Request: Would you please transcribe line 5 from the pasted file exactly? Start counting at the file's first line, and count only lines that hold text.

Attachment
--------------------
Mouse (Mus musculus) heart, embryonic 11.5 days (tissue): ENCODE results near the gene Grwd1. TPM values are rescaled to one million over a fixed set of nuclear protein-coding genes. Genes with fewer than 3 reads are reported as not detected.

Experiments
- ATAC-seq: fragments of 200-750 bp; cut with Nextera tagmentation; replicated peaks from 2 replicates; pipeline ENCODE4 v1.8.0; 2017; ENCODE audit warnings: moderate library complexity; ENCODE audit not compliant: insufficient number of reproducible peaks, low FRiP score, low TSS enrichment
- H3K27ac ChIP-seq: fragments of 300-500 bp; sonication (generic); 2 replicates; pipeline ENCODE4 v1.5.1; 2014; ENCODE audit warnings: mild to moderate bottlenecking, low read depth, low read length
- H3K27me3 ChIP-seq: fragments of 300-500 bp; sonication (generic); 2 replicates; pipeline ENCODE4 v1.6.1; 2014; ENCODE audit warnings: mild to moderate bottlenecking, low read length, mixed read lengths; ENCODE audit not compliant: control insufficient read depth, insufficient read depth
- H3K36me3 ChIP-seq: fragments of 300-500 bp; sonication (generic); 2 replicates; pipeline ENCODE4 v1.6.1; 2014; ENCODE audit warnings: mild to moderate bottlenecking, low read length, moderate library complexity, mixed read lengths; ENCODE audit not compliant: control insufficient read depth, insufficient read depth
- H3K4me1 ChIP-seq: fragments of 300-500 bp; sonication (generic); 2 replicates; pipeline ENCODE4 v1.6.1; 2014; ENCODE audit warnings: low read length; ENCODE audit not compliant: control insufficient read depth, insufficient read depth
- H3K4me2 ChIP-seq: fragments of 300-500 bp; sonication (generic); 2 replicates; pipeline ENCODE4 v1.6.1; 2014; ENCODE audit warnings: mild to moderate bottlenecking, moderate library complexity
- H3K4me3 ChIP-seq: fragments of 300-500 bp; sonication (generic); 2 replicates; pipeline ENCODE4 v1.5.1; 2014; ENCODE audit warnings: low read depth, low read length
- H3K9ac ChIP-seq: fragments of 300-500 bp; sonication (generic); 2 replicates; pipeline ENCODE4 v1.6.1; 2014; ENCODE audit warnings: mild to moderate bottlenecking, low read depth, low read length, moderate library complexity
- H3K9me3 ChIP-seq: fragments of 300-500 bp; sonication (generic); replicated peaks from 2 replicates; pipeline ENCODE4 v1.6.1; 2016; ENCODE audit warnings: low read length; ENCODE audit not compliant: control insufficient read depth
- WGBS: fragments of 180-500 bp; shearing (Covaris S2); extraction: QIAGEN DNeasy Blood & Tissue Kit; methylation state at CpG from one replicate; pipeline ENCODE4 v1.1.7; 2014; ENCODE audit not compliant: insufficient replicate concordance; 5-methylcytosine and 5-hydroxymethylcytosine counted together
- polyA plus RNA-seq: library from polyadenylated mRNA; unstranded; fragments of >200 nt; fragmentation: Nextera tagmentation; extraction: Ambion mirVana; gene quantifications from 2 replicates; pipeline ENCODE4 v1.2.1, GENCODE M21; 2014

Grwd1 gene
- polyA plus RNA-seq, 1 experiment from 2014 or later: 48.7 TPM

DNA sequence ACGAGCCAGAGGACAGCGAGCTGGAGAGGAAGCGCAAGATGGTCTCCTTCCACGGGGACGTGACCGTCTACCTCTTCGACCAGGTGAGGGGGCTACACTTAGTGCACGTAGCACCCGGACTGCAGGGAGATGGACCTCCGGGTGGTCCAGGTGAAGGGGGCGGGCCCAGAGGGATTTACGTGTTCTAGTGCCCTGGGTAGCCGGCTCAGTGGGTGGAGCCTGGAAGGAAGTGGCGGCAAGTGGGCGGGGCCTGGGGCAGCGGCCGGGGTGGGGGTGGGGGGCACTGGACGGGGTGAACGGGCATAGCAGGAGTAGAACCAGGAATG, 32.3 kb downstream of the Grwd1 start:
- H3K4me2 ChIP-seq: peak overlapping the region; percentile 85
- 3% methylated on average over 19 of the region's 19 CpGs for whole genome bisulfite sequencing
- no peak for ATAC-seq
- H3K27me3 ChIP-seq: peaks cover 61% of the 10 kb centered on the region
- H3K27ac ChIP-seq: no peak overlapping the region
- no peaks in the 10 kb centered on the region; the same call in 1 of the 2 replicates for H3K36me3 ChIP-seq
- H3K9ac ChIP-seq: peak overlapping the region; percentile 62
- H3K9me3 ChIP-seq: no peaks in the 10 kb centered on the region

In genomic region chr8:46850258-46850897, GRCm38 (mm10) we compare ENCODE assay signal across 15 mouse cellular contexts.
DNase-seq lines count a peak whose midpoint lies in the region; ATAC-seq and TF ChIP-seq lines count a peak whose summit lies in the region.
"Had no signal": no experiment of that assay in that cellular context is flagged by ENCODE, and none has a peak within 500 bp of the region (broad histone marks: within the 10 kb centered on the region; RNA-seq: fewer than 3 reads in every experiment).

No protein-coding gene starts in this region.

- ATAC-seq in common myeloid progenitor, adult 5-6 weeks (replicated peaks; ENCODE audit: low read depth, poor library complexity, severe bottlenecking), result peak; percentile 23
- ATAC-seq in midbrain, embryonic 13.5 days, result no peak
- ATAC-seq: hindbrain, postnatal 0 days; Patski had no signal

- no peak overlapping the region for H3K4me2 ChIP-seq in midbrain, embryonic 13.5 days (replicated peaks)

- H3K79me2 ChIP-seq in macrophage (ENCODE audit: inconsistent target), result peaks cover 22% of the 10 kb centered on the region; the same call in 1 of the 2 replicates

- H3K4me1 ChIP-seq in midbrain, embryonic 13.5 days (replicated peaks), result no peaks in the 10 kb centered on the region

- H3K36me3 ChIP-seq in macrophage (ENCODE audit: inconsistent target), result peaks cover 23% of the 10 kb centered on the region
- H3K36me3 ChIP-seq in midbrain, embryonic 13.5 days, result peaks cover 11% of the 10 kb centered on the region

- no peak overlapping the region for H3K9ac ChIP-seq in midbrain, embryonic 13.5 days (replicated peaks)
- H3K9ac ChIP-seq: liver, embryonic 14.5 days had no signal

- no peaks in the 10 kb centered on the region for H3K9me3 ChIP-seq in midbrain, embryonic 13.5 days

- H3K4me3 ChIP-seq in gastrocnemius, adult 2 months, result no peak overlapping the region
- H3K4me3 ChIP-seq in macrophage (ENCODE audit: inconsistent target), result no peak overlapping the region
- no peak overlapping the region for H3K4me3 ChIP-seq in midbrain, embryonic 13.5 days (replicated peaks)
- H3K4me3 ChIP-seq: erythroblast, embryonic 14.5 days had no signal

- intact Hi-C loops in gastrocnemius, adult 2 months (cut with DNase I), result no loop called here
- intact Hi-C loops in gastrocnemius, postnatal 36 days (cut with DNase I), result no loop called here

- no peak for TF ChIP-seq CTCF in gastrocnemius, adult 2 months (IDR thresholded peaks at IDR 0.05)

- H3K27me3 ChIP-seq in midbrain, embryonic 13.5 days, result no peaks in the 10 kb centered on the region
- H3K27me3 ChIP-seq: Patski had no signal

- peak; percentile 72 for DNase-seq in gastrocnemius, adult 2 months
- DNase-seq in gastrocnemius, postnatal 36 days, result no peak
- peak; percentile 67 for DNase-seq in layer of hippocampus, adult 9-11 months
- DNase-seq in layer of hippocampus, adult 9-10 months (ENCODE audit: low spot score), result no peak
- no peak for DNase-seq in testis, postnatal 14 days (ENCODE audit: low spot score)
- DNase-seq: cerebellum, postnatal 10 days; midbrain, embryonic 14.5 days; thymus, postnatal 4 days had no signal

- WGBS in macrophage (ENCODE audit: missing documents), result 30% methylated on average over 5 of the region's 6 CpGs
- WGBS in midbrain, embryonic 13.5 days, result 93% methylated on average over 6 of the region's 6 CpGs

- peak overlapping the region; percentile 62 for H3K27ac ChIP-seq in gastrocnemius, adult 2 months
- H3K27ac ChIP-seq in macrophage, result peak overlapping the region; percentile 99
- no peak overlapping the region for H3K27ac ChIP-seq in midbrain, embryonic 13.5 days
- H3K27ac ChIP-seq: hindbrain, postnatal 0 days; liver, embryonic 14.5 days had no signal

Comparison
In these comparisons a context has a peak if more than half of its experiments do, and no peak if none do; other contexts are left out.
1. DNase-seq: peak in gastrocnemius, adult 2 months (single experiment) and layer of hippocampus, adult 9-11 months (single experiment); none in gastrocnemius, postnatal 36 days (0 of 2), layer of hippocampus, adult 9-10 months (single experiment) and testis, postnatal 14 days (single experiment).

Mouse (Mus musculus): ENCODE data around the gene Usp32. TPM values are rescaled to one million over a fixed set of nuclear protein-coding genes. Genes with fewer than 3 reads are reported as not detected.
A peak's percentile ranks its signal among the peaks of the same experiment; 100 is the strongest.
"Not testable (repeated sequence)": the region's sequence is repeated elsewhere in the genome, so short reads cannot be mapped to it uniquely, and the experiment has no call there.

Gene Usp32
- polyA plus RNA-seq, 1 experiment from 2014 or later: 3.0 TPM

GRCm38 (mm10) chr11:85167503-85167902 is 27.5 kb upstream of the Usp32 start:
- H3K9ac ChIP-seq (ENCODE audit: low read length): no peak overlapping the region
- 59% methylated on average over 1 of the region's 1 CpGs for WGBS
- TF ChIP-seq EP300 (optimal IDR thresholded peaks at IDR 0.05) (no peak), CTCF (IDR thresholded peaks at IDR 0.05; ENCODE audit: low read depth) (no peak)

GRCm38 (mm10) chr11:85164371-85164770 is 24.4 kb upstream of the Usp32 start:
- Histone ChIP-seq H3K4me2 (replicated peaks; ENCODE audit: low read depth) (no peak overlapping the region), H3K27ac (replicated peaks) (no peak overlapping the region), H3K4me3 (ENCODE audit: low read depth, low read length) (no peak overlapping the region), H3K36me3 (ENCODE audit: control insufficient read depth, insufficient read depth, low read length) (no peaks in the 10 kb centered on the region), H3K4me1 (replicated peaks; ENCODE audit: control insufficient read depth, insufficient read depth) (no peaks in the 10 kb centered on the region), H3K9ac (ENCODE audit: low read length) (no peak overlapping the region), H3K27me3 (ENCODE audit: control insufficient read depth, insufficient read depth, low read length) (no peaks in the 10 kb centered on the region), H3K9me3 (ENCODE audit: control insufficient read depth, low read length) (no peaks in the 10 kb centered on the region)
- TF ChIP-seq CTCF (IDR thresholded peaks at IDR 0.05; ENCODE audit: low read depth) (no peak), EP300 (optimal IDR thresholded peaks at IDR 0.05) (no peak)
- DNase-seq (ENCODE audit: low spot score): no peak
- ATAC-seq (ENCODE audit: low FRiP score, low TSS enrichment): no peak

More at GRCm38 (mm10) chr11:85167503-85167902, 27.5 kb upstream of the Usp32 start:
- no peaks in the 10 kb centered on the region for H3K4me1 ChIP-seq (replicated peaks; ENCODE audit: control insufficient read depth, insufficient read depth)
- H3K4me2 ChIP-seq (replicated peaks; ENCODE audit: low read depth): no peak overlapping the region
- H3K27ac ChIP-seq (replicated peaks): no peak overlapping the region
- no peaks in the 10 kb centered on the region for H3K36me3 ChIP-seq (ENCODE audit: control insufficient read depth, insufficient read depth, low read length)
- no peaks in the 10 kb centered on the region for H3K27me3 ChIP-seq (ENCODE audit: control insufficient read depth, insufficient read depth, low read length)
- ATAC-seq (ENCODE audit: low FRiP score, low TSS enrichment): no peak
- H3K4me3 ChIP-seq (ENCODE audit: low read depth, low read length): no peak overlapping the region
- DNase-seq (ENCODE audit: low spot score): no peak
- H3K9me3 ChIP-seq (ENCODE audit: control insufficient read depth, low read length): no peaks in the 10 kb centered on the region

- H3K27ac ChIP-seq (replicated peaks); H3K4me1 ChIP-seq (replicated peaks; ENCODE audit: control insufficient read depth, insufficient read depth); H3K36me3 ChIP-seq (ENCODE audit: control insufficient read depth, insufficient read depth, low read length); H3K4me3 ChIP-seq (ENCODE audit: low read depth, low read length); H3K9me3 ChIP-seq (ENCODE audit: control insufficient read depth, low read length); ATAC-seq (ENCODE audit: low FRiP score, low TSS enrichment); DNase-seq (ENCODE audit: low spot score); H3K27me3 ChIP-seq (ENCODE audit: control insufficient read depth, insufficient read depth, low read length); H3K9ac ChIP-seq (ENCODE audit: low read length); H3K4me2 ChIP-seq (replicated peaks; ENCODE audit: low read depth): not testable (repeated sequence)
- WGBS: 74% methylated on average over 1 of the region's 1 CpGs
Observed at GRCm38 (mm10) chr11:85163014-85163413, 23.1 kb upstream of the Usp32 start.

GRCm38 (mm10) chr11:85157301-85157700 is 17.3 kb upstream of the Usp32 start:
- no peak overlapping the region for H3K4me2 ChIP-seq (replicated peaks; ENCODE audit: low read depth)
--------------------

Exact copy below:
- H3K27me3 ChIP-seq: fragments of 300-500 bp; sonication (generic); 2 replicates; pipeline ENCODE4 v1.6.1; 2014; ENCODE audit warnings: mild to moderate bottlenecking, low read length, mixed read lengths; ENCODE audit not compliant: control insufficient read depth, insufficient read depth